Design and review of the new NPT propeller for The Princes Royal

Alessandro Carchen, Noriyuki Sasaki, Batuhan Aktas, Serkan Turkmen, Mehmet Atlar

Research output: Contribution to conferencePaper

Abstract

Newcastle University's new research vessel, The Princess Royal, has been designed in-house by staff and students in the School of Marine Science and Technology. The new concept is a marriage of the catamaran and deep-V hull form concepts and provides the vessel with enhanced seakeeping, efficiency and speed. The data collected from wide range of sea trials has proven the superior hydrodynamic performance of the vessel as expected. However, some severe tasks during her research activities involving trawling and bollard pull tasks have caused propeller deformations and the efficiency of the propellers has been deteriorated. In addition the vessel was launched with a weight growth than the planned design displacement and hence the propellers of the vessel have been operating at off-design conditions. In order to address at the above problem a new set of propellers has been designed for the research vessel based on NPT (New Profile Technology) and the design is validated by the open water tests for the propeller efficiency and full-scale trials for the power-speed requirements, cavitation performance, hull pressures and underwater noise radiation (URN) This paper presents some details of the propeller design study, comparative model tests and full-scale trial results to validate the design study as well as to demonstrate the suitability of the NPT propellers for small size vessels, like The Princess Royal.
LanguageEnglish
Number of pages20
Publication statusPublished - Sep 2015
EventAMT15, Istanbul, September 2015 - Istanbul, Turkey
Duration: 28 Sep 201530 Sep 2015

Conference

ConferenceAMT15, Istanbul, September 2015
CountryTurkey
CityIstanbul
Period28/09/1530/09/15

Fingerprint

Propellers
Seakeeping
Oceanography
Cavitation
Hydrodynamics
Students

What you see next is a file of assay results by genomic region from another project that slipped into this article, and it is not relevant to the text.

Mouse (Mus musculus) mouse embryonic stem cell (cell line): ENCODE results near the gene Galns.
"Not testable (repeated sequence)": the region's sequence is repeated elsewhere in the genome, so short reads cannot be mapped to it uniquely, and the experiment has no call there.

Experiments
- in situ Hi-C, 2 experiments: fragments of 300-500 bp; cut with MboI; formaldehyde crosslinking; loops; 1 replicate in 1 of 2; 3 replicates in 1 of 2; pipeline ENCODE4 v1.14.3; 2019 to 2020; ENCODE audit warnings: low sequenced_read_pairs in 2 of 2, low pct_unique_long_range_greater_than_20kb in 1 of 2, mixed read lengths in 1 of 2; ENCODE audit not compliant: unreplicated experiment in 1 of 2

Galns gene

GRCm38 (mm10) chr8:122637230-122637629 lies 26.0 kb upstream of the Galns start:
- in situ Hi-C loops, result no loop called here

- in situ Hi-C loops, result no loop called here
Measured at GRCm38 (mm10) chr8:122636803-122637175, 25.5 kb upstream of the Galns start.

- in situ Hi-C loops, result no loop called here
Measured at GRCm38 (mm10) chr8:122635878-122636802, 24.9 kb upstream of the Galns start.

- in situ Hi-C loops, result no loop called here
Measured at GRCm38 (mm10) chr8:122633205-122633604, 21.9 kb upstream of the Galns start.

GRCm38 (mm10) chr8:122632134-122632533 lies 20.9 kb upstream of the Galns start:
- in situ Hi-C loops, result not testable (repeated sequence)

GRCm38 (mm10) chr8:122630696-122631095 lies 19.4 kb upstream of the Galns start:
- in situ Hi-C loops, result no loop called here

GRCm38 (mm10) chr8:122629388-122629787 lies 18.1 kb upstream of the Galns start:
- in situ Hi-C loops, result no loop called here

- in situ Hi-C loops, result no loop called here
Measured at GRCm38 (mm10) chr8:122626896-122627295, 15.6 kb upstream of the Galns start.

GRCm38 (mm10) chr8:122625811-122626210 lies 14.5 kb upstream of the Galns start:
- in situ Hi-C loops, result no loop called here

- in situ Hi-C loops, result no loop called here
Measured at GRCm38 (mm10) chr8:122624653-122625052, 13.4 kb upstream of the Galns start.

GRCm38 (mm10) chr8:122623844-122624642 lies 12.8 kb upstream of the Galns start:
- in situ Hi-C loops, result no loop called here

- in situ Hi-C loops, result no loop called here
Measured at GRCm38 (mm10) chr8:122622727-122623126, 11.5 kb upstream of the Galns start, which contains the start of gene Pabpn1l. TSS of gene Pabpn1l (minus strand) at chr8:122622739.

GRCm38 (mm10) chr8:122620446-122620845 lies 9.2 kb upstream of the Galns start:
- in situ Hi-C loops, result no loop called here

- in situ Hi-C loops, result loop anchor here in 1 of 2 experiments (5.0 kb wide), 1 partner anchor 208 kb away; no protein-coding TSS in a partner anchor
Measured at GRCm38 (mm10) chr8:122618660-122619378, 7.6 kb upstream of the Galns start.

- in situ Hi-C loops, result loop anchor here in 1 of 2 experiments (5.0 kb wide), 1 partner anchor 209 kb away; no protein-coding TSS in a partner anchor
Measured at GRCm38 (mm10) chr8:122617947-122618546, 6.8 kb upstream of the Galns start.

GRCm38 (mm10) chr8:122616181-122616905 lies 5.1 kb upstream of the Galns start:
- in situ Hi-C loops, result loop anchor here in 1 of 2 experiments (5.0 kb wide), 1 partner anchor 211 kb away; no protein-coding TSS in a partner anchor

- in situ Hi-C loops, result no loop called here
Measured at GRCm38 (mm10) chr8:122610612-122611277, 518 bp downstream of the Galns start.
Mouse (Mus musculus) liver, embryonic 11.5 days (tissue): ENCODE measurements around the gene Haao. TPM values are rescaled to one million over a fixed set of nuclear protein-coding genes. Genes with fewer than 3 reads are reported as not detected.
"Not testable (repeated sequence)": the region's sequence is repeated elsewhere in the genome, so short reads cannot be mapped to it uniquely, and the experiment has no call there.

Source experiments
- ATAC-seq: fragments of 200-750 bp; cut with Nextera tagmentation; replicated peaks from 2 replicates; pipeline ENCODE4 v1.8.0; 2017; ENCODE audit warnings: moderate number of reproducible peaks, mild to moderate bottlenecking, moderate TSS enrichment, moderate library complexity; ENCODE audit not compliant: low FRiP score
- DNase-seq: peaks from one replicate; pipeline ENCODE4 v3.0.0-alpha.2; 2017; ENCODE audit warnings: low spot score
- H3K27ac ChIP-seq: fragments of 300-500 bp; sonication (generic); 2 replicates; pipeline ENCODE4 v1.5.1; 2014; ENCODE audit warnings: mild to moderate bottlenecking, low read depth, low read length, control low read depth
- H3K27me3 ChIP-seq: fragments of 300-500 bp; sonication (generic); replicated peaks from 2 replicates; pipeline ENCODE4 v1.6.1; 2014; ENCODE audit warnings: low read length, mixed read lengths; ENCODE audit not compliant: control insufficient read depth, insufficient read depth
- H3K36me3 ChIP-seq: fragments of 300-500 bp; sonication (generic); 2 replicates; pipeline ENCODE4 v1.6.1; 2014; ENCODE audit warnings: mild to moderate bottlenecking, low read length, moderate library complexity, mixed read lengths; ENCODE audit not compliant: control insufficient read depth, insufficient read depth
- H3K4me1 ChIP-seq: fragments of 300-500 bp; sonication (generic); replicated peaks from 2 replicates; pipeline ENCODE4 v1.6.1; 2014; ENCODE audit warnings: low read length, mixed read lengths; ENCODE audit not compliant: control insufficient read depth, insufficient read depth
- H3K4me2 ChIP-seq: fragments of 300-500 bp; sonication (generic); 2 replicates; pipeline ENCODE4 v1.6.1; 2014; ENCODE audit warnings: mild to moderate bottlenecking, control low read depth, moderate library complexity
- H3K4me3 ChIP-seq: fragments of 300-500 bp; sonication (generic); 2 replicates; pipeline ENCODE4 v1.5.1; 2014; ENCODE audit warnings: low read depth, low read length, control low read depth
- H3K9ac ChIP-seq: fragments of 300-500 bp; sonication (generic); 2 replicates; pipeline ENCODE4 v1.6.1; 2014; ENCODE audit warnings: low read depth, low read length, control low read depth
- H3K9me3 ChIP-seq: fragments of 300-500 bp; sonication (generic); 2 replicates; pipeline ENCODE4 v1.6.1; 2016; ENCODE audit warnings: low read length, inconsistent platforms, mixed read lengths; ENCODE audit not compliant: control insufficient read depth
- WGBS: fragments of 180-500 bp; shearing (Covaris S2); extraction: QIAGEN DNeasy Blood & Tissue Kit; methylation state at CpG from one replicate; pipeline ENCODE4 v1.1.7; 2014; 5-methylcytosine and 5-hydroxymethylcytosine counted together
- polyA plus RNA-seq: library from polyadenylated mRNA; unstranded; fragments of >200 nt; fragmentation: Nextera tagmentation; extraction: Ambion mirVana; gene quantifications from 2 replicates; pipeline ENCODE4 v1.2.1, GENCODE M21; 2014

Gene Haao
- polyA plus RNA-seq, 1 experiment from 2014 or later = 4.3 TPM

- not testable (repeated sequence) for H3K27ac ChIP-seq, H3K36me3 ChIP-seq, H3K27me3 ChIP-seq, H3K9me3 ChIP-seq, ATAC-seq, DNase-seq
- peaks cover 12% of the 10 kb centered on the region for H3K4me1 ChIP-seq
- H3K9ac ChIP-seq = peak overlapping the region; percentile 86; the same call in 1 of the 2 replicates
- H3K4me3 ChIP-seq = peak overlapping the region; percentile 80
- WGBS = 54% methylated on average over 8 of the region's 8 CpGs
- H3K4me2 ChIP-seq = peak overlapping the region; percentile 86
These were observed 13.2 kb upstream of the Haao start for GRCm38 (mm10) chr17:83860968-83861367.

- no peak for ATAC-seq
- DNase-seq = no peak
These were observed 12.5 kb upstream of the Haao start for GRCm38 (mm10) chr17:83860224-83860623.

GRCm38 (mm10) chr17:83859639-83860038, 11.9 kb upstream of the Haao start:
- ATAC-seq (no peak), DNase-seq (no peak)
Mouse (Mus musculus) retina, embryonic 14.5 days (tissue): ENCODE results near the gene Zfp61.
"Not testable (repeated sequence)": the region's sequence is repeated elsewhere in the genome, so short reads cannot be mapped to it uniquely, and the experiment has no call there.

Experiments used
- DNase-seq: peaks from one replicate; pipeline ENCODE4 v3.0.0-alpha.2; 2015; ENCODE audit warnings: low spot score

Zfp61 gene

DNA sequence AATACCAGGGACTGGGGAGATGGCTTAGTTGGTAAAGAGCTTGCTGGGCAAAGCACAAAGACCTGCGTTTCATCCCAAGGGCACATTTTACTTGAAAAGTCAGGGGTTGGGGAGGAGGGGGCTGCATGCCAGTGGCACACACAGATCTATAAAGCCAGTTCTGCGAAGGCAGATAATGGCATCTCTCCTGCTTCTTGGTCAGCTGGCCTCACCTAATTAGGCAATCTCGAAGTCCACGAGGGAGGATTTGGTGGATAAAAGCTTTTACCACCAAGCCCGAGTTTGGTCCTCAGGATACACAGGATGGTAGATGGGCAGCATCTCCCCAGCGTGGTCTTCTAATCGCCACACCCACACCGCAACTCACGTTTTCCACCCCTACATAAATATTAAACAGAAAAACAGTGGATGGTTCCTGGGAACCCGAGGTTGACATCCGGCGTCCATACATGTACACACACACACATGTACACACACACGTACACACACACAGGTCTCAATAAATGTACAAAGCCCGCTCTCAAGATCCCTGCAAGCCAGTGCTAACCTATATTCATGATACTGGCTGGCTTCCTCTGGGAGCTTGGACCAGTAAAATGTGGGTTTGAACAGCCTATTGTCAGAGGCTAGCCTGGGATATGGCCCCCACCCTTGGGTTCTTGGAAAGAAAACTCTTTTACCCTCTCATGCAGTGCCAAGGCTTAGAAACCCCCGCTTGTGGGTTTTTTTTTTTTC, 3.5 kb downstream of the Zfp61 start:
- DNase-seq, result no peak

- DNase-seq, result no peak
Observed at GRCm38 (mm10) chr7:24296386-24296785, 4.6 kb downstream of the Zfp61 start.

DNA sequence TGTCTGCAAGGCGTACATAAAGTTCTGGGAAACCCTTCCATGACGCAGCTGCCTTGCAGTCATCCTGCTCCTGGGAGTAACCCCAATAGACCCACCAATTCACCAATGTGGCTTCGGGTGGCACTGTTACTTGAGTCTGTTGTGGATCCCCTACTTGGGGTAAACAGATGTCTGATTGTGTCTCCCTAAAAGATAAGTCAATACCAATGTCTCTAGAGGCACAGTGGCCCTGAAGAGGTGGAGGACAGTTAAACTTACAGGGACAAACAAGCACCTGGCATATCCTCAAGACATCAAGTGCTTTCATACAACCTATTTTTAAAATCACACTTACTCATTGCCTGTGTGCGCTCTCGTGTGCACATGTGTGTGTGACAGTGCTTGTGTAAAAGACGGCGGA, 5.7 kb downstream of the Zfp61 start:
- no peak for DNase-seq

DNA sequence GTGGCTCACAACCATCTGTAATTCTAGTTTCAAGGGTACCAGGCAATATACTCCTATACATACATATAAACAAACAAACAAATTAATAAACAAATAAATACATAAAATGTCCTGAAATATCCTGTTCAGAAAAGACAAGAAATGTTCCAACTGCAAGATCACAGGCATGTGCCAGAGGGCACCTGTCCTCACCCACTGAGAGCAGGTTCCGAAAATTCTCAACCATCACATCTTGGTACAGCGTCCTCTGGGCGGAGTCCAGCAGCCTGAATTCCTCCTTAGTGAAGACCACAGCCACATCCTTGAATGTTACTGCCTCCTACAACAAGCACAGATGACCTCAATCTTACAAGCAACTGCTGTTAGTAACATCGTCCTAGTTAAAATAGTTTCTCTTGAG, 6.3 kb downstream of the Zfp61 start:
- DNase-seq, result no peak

Radiation
Water

Keywords

  • NPT (New Profile Technology)
  • propellers
  • propeller design study

Cite this

Carchen, A., Sasaki, N., Aktas, B., Turkmen, S., & Atlar, M. (2015). Design and review of the new NPT propeller for The Princes Royal. Paper presented at AMT15, Istanbul, September 2015, Istanbul, Turkey.
Carchen, Alessandro ; Sasaki, Noriyuki ; Aktas, Batuhan ; Turkmen, Serkan ; Atlar, Mehmet . / Design and review of the new NPT propeller for The Princes Royal. Paper presented at AMT15, Istanbul, September 2015, Istanbul, Turkey.20 p.
@conference{744fb92fb174447fb1c49376f5792da3,
title = "Design and review of the new NPT propeller for The Princes Royal",
abstract = "Newcastle University's new research vessel, The Princess Royal, has been designed in-house by staff and students in the School of Marine Science and Technology. The new concept is a marriage of the catamaran and deep-V hull form concepts and provides the vessel with enhanced seakeeping, efficiency and speed. The data collected from wide range of sea trials has proven the superior hydrodynamic performance of the vessel as expected. However, some severe tasks during her research activities involving trawling and bollard pull tasks have caused propeller deformations and the efficiency of the propellers has been deteriorated. In addition the vessel was launched with a weight growth than the planned design displacement and hence the propellers of the vessel have been operating at off-design conditions. In order to address at the above problem a new set of propellers has been designed for the research vessel based on NPT (New Profile Technology) and the design is validated by the open water tests for the propeller efficiency and full-scale trials for the power-speed requirements, cavitation performance, hull pressures and underwater noise radiation (URN) This paper presents some details of the propeller design study, comparative model tests and full-scale trial results to validate the design study as well as to demonstrate the suitability of the NPT propellers for small size vessels, like The Princess Royal.",
keywords = "NPT (New Profile Technology), propellers, propeller design study",